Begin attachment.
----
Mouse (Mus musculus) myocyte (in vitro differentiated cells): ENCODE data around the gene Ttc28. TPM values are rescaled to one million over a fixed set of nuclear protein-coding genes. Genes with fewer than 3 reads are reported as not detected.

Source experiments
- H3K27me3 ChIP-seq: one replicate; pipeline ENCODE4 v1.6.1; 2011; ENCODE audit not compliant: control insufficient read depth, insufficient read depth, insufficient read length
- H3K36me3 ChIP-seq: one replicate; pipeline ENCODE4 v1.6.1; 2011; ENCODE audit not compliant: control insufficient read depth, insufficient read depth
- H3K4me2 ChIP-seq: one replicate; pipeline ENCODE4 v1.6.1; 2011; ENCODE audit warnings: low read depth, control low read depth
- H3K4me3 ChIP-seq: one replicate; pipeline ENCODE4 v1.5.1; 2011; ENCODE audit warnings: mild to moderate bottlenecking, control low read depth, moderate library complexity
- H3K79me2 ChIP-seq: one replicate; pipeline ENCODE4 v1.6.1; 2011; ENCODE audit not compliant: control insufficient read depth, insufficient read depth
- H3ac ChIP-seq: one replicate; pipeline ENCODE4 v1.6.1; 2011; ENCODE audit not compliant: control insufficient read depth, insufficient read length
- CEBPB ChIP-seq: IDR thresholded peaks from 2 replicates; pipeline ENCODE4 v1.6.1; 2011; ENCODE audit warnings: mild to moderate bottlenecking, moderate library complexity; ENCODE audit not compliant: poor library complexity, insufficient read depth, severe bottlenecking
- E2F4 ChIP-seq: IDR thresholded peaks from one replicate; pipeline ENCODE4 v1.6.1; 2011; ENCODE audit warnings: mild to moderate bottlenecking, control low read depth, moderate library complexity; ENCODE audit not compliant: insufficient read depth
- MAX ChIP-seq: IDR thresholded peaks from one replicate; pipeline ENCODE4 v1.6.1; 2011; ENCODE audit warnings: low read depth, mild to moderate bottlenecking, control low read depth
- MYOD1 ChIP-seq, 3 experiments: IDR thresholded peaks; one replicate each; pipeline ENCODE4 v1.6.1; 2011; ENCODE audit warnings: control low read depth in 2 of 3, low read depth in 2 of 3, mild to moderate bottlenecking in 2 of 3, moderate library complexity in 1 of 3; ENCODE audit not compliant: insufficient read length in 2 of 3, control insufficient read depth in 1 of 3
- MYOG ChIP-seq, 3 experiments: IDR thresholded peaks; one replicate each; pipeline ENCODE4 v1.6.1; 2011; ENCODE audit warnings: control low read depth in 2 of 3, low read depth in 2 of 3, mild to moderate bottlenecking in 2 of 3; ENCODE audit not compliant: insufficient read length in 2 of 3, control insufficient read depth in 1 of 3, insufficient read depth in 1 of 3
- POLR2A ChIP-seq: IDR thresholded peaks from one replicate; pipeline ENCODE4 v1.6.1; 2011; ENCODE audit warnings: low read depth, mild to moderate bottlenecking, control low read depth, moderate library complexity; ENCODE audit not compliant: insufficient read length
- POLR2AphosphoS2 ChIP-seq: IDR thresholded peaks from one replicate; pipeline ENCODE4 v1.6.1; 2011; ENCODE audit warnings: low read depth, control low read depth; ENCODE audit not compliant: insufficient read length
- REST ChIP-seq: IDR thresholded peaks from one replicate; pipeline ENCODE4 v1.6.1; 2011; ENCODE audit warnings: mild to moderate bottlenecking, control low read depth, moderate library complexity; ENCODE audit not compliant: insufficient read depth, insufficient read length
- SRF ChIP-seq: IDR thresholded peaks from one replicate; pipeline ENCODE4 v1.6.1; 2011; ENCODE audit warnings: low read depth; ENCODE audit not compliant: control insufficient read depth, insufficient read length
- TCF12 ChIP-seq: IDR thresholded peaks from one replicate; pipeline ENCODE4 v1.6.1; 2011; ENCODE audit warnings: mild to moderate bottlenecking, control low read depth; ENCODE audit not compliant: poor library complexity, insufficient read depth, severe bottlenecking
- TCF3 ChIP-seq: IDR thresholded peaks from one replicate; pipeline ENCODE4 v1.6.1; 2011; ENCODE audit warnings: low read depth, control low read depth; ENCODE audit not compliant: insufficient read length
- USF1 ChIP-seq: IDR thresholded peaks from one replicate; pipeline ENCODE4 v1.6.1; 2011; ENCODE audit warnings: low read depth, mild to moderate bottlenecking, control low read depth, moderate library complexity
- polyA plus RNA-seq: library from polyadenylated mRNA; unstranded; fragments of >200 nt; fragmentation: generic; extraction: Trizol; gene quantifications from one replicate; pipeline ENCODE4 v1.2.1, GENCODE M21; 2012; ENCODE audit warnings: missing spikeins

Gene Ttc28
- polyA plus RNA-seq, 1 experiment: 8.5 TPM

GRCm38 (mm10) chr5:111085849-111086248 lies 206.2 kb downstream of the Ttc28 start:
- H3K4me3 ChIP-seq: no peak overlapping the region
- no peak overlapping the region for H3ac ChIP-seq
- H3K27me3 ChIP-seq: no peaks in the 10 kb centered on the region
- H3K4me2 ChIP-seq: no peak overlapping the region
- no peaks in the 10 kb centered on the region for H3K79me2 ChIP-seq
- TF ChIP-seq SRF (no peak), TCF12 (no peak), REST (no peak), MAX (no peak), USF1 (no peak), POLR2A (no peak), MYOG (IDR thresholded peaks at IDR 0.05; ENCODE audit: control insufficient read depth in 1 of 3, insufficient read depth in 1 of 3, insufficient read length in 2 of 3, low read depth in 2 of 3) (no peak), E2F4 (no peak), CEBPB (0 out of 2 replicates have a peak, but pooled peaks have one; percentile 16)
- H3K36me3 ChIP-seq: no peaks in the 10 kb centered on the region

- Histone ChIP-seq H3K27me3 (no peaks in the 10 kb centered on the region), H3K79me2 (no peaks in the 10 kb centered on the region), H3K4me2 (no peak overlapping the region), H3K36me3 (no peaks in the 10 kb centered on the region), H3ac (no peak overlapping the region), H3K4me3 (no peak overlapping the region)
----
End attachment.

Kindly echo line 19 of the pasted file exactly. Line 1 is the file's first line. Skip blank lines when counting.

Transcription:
- TCF3 ChIP-seq: IDR thresholded peaks from one replicate; pipeline ENCODE4 v1.6.1; 2011; ENCODE audit warnings: low read depth, control low read depth; ENCODE audit not compliant: insufficient read length